Wilson Ramos said he never discussed the possibility of signing with the Tigers with good friend Miguel Cabrera while they worked out together this offseason in South Florida. But when the team called with interest last week, their friendship played a role in drawing the veteran catcher to Detroit.
Ramos doesn’t know much about his new pitching staff yet, though he said he has talked with Matthew Boyd since signing a one-year, $2 million contract last Friday. Ramos has played in just three games at Comerica Park in his career. But he knows Cabrera, and he knows what it means to call him a teammate.
“I know Miggy from a long time ago, more than 10 years ago when we played in winter ball in Venezuela,” Ramos said on a Monday afternoon video conference with reporters. “Working out right now with him, we have good support of each other. That’s why I’m happy to sign with the Tigers, because I feel really good working out with him. That relationship helped me make that decision.”
Ramos said he has been working out with Cabrera since early November. They’ve pushed each other along the way to achieve their goals. For Ramos, the priority was to drop weight, regain some agility behind the plate and ease wear and tear on his 33-year-old knees.
Ramos said he weighed around 270 pounds last season but has dropped to 245 now. What he was looking to gain was playing time despite his age, having started 38 of 60 games for the Mets last year.
Ramos started 113 games behind the plate for the Mets in 2019, baseball’s last full season. At his peak, he started 123 for the Nationals in 2015 and 122 games the following season. The more consistent playing time he gets, the more productive he believes he can be, both at the plate and behind it.
“I already talked with [new manager] A.J. [Hinch] a little bit about what I want for this year, and one of the things I told him was [I want] to play a little bit more, play every day. I’m looking for that,” Ramos said. “In my career, I’m more consistent when I play like that. I was looking for that opportunity, and they gave me the opportunity to sign with them. That’s the only thing I want from them.”
If Ramos performs, he should get ample opportunity in Detroit, but he could cede some time to
“I just had a little bit of conversation with the lefty guy, Boyd,” Ramos said. “I’ll just wait until we meet in person during Spring Training. I want to start [getting] to know each other and see what they like to throw and all that. But the first thing I want is to get a good communication with them and try to be on the same page. That’s the most important thing right now. I did it in the past with the Tampa Bay Rays and then the New York Mets, working out with young groups, and I know how to handle that.”
Ramos handled a star-studded rotation with the Mets, though his relationship with Noah Syndergaard hit the back pages when the pitcher began working exclusively with backup Tomas Nido in 2019. By contrast, Ramos worked statistically well with National League Cy Young Award winner Jacob deGrom as well as Steven Matz. He changed his catching stance to dropping down to one knee with nobody on base last year, but he was better gaining called strikes on pitches in and out compared to low pitches, according to Statcast.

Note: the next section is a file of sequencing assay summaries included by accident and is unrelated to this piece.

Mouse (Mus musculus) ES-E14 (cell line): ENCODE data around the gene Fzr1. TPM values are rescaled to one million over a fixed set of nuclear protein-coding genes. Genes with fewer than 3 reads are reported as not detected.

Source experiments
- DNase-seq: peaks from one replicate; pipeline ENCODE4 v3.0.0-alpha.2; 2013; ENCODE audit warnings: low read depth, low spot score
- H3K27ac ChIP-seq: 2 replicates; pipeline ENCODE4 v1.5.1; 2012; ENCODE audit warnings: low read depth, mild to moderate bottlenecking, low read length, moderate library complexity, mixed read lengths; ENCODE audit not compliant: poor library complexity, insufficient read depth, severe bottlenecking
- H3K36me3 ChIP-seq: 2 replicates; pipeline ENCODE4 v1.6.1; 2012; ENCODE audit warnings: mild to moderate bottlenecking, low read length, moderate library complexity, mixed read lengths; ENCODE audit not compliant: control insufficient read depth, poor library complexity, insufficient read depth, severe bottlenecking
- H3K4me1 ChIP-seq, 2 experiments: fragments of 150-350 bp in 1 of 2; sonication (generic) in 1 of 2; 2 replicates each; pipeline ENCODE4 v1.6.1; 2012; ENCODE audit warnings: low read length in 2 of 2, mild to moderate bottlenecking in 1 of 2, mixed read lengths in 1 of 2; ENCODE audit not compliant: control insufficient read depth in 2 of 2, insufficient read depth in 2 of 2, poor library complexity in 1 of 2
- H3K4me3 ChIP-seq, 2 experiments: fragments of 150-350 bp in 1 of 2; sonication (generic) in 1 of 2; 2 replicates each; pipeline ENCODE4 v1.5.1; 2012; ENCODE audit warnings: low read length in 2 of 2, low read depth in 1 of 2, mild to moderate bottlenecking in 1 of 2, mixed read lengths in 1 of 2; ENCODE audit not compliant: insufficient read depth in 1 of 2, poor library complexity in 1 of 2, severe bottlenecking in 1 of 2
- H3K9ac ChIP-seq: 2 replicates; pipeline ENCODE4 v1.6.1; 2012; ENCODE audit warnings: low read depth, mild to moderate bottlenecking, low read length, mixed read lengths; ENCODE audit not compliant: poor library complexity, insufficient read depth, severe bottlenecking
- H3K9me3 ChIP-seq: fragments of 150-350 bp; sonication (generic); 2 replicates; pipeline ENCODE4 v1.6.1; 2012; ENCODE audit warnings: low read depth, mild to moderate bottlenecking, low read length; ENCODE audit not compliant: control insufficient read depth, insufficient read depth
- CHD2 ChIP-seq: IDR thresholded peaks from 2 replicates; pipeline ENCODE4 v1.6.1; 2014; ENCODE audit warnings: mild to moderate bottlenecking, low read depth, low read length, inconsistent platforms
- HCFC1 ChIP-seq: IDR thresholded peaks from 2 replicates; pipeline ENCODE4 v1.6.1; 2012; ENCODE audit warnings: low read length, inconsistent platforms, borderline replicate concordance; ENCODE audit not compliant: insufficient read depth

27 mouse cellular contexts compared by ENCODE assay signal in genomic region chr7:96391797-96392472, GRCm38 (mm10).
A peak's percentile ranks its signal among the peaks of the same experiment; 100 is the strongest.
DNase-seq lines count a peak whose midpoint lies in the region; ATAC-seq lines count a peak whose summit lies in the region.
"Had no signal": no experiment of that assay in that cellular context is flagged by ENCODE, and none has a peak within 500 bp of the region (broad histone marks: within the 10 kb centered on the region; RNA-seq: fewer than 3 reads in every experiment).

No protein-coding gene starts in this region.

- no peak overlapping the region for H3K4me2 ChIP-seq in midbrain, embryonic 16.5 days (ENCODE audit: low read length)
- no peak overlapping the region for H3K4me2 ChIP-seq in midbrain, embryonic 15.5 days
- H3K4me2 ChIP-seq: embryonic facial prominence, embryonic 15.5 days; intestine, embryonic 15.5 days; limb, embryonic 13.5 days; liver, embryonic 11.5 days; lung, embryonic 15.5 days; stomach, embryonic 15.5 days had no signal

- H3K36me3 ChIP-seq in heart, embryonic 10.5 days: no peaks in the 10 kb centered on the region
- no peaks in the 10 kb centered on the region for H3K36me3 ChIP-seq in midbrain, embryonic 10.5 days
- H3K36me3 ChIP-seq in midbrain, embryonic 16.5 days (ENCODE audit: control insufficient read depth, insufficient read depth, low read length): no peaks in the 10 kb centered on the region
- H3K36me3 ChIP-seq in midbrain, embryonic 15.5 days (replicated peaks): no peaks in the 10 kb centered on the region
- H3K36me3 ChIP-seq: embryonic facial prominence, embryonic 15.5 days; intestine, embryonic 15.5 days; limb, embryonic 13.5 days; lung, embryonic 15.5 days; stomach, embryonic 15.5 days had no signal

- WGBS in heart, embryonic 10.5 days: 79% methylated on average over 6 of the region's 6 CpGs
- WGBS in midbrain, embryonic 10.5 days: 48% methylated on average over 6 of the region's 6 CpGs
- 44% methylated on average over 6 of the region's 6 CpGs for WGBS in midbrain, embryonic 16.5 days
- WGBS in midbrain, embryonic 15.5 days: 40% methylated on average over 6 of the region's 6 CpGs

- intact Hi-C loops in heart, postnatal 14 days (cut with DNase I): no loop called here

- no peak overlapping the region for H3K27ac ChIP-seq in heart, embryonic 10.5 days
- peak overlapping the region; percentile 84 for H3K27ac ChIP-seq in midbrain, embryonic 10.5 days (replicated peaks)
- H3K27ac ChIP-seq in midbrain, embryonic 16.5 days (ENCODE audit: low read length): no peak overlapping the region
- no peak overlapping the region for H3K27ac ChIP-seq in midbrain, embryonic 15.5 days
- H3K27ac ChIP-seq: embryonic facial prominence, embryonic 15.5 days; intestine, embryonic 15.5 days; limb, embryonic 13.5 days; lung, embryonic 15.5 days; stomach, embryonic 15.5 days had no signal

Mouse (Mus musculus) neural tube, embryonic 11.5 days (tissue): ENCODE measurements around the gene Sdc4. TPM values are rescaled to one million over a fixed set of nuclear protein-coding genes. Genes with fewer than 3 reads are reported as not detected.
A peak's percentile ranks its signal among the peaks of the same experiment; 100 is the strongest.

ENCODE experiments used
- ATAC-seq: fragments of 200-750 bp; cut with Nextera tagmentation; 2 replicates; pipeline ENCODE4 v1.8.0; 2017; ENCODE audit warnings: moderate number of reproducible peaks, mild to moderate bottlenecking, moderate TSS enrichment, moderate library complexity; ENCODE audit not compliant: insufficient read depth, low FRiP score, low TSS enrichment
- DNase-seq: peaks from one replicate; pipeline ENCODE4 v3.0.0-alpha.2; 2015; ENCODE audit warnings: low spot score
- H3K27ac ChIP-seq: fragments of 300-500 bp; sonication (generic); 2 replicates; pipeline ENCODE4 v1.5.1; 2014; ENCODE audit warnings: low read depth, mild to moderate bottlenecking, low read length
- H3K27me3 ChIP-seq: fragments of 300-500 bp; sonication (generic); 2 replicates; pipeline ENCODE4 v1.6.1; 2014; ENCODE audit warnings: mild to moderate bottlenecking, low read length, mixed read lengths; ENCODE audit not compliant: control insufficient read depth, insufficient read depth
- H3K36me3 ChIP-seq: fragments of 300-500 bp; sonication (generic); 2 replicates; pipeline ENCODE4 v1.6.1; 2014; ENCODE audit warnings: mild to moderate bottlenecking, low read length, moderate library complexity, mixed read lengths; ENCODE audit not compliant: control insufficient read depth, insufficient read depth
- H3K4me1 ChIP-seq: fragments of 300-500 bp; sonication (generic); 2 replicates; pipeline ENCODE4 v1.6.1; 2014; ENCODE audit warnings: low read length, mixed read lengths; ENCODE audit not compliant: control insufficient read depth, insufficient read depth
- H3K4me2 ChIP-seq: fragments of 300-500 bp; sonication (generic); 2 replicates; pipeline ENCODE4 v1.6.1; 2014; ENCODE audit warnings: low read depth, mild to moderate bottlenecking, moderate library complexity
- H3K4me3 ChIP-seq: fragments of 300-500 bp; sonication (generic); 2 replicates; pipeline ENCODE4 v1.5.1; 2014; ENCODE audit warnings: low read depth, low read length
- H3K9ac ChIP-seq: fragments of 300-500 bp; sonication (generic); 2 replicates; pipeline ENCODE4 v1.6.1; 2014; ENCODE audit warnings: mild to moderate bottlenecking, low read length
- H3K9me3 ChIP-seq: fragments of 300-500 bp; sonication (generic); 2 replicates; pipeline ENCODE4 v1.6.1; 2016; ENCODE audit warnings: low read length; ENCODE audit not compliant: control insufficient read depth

Offensively, Ramos joined the growing group of hitters trying to lift the ball in the air more often compared with a line-drive approach. His average launch angle of 6.5 degrees was his highest since tracking began in 2015, and his barrel percentage rose to 7.1 percent. On the flip side, his average exit velocity dropped a tick to 89 mph, and his contact rate on pitches in the zone fell to a low of 80.3 percent. He ended up hitting .239 (34-for-142) with five home runs, 15 RBIs and an 88 OPS+.
“That was a tough year,” Ramos said. “Now, I already have 2 1/2 months working on my swing, and I feel really good with what I’m doing right now.”
Considering Ramos has spent 10 of his 11 Major seasons in the NL East, he understandably does not have much experience hitting at Comerica Park. He last played there in 2018, when he went 4-for-8 across two games. But he said he was looking for a change of scenery and a new division.
“I know that’s a big ballpark, especially right-center, where I hit the ball more,” he said. “But right now I’m working on just getting a good angle on the swing and put a good swing on the ball, like before in my career. I know I have a little bit of pop and the ball will carry if I hit a ball well.
“I was jogging a little bit with the guys working out with me and they said, ‘Hey, now you will get a couple triples in your career if you hit the ball in that gap.’ And I said, ‘I’m good with doubles.’”